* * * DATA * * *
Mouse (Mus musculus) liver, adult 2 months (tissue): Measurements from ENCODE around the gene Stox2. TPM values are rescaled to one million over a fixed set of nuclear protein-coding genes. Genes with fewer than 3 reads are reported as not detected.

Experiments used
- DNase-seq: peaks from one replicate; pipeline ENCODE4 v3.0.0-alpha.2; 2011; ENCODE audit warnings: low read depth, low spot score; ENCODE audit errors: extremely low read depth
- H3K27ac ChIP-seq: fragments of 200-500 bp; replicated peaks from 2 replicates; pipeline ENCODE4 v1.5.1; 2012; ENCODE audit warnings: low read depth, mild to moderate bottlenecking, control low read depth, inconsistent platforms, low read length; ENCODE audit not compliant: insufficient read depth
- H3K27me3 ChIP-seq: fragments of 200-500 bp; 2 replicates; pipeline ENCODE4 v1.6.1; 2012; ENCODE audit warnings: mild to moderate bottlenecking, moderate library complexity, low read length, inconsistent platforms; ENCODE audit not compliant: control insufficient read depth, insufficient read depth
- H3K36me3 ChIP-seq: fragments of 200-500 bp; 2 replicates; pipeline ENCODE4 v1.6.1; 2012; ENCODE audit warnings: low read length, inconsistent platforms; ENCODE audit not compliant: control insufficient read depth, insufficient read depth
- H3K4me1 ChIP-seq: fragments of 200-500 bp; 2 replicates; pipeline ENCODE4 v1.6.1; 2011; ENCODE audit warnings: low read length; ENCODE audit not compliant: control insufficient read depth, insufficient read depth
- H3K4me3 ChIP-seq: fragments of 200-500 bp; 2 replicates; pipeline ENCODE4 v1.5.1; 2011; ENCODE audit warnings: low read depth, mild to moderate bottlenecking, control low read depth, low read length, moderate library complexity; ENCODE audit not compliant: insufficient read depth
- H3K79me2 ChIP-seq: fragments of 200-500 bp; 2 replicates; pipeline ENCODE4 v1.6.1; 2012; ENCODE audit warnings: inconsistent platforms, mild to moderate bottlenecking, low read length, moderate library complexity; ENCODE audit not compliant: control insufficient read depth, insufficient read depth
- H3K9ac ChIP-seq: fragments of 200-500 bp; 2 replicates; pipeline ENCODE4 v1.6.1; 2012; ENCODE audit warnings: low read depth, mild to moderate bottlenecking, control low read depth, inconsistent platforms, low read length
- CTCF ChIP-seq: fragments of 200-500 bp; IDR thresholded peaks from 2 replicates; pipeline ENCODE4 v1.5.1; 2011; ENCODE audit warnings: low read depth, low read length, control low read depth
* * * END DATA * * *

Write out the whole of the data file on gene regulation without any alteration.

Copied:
Mouse (Mus musculus) liver, adult 2 months (tissue): Measurements from ENCODE around the gene Stox2. TPM values are rescaled to one million over a fixed set of nuclear protein-coding genes. Genes with fewer than 3 reads are reported as not detected.

Experiments used
- DNase-seq: peaks from one replicate; pipeline ENCODE4 v3.0.0-alpha.2; 2011; ENCODE audit warnings: low read depth, low spot score; ENCODE audit errors: extremely low read depth
- H3K27ac ChIP-seq: fragments of 200-500 bp; replicated peaks from 2 replicates; pipeline ENCODE4 v1.5.1; 2012; ENCODE audit warnings: low read depth, mild to moderate bottlenecking, control low read depth, inconsistent platforms, low read length; ENCODE audit not compliant: insufficient read depth
- H3K27me3 ChIP-seq: fragments of 200-500 bp; 2 replicates; pipeline ENCODE4 v1.6.1; 2012; ENCODE audit warnings: mild to moderate bottlenecking, moderate library complexity, low read length, inconsistent platforms; ENCODE audit not compliant: control insufficient read depth, insufficient read depth
- H3K36me3 ChIP-seq: fragments of 200-500 bp; 2 replicates; pipeline ENCODE4 v1.6.1; 2012; ENCODE audit warnings: low read length, inconsistent platforms; ENCODE audit not compliant: control insufficient read depth, insufficient read depth
- H3K4me1 ChIP-seq: fragments of 200-500 bp; 2 replicates; pipeline ENCODE4 v1.6.1; 2011; ENCODE audit warnings: low read length; ENCODE audit not compliant: control insufficient read depth, insufficient read depth
- H3K4me3 ChIP-seq: fragments of 200-500 bp; 2 replicates; pipeline ENCODE4 v1.5.1; 2011; ENCODE audit warnings: low read depth, mild to moderate bottlenecking, control low read depth, low read length, moderate library complexity; ENCODE audit not compliant: insufficient read depth
- H3K79me2 ChIP-seq: fragments of 200-500 bp; 2 replicates; pipeline ENCODE4 v1.6.1; 2012; ENCODE audit warnings: inconsistent platforms, mild to moderate bottlenecking, low read length, moderate library complexity; ENCODE audit not compliant: control insufficient read depth, insufficient read depth
- H3K9ac ChIP-seq: fragments of 200-500 bp; 2 replicates; pipeline ENCODE4 v1.6.1; 2012; ENCODE audit warnings: low read depth, mild to moderate bottlenecking, control low read depth, inconsistent platforms, low read length
- CTCF ChIP-seq: fragments of 200-500 bp; IDR thresholded peaks from 2 replicates; pipeline ENCODE4 v1.5.1; 2011; ENCODE audit warnings: low read depth, low read length, control low read depth